Useful Addresses


Stadel Museum
Durer Str. 2
Tel: 069 605098 200
Closed Mondays

Jewish Museum
Untermainkai 14/15
Tel: 069 21235000
Closed Mondays

Goethe House and Museum
Grosser Hirschgraben 23-25
Tel: 069 138 800
Open daily


Erno’s Bistro
Liebigstrasse 15
Tel: 069 72 1997
Closed Saturday & Sunday

Schwiezerstrasse 71
Tel: 069 61 25 65

Zum Gmalten Haus
Schweizerstrasse 67
Tel: 069 614559
Closed Monday


Franfurter Hof
Am Kaiserplatz
Tel: 069 21502
Fax: 069 215900

Hessicher Hof
Friedrich-Ebert-Anlage 4-
Tel: 069 75 400
Fax: 069 75 402924

Tuesday, May 15, 2007

Time for Coffee and a Cathedral

Having been done in by delicacies and now bankrupt, we decided not to have breakfast at L’Assiette Champenoise, but rather, to make our way to downtown Reims, figuring that we had time for coffee and the cathedral before it was time to head for Germany.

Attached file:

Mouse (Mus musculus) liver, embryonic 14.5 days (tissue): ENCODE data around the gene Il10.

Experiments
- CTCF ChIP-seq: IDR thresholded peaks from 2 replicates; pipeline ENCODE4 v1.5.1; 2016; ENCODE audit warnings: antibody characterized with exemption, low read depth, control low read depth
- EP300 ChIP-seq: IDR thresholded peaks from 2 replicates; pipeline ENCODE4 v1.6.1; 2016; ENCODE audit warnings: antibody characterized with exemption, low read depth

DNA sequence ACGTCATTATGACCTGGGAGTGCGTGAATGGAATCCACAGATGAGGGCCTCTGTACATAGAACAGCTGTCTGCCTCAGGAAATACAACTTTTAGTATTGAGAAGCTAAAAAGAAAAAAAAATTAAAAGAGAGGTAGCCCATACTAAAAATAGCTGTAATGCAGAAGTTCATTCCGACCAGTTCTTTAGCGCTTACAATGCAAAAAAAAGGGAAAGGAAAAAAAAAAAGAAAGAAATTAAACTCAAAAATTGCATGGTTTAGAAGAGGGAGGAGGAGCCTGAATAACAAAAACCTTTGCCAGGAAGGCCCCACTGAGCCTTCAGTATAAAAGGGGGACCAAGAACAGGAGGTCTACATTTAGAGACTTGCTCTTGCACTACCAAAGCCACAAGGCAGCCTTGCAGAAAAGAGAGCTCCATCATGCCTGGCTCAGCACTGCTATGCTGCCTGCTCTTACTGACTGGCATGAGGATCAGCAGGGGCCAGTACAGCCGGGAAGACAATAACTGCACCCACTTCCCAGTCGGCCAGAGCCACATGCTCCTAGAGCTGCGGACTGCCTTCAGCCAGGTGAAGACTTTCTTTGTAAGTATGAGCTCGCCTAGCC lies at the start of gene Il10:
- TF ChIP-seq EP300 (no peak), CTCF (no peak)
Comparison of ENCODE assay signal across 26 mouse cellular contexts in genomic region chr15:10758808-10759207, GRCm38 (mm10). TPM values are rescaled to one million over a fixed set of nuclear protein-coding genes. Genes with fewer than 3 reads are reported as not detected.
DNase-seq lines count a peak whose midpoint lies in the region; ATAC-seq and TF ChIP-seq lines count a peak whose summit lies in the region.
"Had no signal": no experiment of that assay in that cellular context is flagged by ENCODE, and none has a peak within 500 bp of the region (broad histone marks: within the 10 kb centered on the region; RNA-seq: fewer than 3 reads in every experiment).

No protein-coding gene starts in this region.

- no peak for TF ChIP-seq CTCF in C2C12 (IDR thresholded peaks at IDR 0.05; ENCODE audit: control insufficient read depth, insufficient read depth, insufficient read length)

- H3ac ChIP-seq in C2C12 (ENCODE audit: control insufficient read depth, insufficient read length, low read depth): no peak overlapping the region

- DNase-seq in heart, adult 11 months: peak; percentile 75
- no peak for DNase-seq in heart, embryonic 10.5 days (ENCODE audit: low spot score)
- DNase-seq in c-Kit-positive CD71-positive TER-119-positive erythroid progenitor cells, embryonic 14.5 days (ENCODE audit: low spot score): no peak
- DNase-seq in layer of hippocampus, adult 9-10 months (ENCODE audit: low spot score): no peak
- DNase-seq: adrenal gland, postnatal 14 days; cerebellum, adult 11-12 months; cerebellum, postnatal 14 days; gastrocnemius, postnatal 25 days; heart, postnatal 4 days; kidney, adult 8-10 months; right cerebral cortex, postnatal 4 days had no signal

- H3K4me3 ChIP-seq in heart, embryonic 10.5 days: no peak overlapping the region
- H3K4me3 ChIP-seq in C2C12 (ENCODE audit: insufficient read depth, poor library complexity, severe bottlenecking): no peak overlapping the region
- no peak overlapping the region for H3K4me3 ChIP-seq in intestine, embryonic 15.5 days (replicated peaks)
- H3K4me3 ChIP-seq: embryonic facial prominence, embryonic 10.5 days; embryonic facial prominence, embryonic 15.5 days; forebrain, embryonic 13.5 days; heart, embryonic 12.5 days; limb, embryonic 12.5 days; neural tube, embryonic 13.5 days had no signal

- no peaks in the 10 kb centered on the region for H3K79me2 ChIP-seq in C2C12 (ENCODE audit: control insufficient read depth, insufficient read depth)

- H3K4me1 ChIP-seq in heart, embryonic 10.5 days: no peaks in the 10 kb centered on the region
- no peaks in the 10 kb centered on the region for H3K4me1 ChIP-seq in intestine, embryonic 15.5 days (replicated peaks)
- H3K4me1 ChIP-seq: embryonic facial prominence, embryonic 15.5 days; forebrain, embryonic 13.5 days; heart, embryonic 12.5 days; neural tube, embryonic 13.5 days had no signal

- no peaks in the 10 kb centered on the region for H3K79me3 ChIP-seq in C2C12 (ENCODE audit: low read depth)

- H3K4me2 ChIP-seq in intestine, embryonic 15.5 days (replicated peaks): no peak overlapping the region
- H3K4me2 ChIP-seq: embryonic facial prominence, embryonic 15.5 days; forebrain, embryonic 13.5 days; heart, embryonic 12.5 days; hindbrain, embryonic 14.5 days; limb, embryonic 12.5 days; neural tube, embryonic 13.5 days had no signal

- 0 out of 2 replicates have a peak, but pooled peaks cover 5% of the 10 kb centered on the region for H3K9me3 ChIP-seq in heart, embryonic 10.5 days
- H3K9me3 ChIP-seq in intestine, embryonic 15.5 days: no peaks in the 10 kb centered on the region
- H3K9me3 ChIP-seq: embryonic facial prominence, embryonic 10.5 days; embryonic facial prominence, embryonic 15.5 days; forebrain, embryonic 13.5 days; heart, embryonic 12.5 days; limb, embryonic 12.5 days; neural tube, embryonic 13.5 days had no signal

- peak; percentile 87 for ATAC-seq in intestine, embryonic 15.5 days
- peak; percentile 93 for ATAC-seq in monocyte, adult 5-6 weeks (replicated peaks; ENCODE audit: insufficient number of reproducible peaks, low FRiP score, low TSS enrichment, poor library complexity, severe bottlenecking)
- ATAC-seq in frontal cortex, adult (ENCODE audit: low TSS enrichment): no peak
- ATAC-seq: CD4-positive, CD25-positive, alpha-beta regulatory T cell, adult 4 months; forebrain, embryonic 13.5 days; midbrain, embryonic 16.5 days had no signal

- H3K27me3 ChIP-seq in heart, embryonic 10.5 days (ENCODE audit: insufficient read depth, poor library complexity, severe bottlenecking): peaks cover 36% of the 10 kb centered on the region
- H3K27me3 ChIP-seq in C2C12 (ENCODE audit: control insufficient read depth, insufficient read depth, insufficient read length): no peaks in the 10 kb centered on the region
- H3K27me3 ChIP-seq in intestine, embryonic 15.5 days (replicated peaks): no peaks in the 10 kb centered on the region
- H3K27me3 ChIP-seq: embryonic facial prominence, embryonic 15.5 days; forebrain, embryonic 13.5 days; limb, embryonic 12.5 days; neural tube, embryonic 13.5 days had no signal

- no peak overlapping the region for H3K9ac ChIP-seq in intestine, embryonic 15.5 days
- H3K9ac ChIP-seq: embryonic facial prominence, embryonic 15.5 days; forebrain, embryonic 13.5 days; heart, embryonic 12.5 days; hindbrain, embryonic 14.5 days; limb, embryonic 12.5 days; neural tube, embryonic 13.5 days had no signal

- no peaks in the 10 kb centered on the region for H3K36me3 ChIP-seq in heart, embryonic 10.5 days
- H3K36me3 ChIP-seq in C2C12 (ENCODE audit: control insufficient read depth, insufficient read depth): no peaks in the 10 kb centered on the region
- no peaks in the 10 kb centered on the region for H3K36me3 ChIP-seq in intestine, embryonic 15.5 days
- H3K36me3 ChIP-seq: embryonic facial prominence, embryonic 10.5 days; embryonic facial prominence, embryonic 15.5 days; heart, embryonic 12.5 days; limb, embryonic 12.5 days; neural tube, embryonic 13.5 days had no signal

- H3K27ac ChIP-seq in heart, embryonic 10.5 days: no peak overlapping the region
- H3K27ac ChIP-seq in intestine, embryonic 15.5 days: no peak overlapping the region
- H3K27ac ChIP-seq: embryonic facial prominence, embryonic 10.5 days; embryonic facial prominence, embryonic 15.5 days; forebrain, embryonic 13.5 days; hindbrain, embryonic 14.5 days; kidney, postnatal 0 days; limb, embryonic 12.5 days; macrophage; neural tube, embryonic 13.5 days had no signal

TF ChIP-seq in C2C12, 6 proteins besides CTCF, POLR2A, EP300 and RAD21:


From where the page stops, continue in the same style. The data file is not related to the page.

Following our preference for family run establishments, we took our coffee on the Place Myron-Herrick, across from the law courts and near the cathedral, at the fab and famous Café du Palais, which has been run by various members of the same family since 1930. With a spectacular art deco stained glass ceiling and crammed full of objects d’art both fanciful and serious, this bar/café/ brasserie is big fun. Frequented by locals and tourists alike, and with a young staff eager to please, this is one of the best cafes I’ve been to in a long, long time, chock full of experiences. When we asked for a croissant and none was available, someone was sent to the bakery next door to fetch one. When we struck up a conversation with an English couple en route to the Netherlands, they invited us to visit them in the South of France. When Jeff translated the election headlines from the communist newspaper, two older ladies sitting near us “tut-tutted” and shook their heads in displeasure. Quelle surprise - this was an authentic café of the old school. We were charmed. Rumour has it the food’s good too.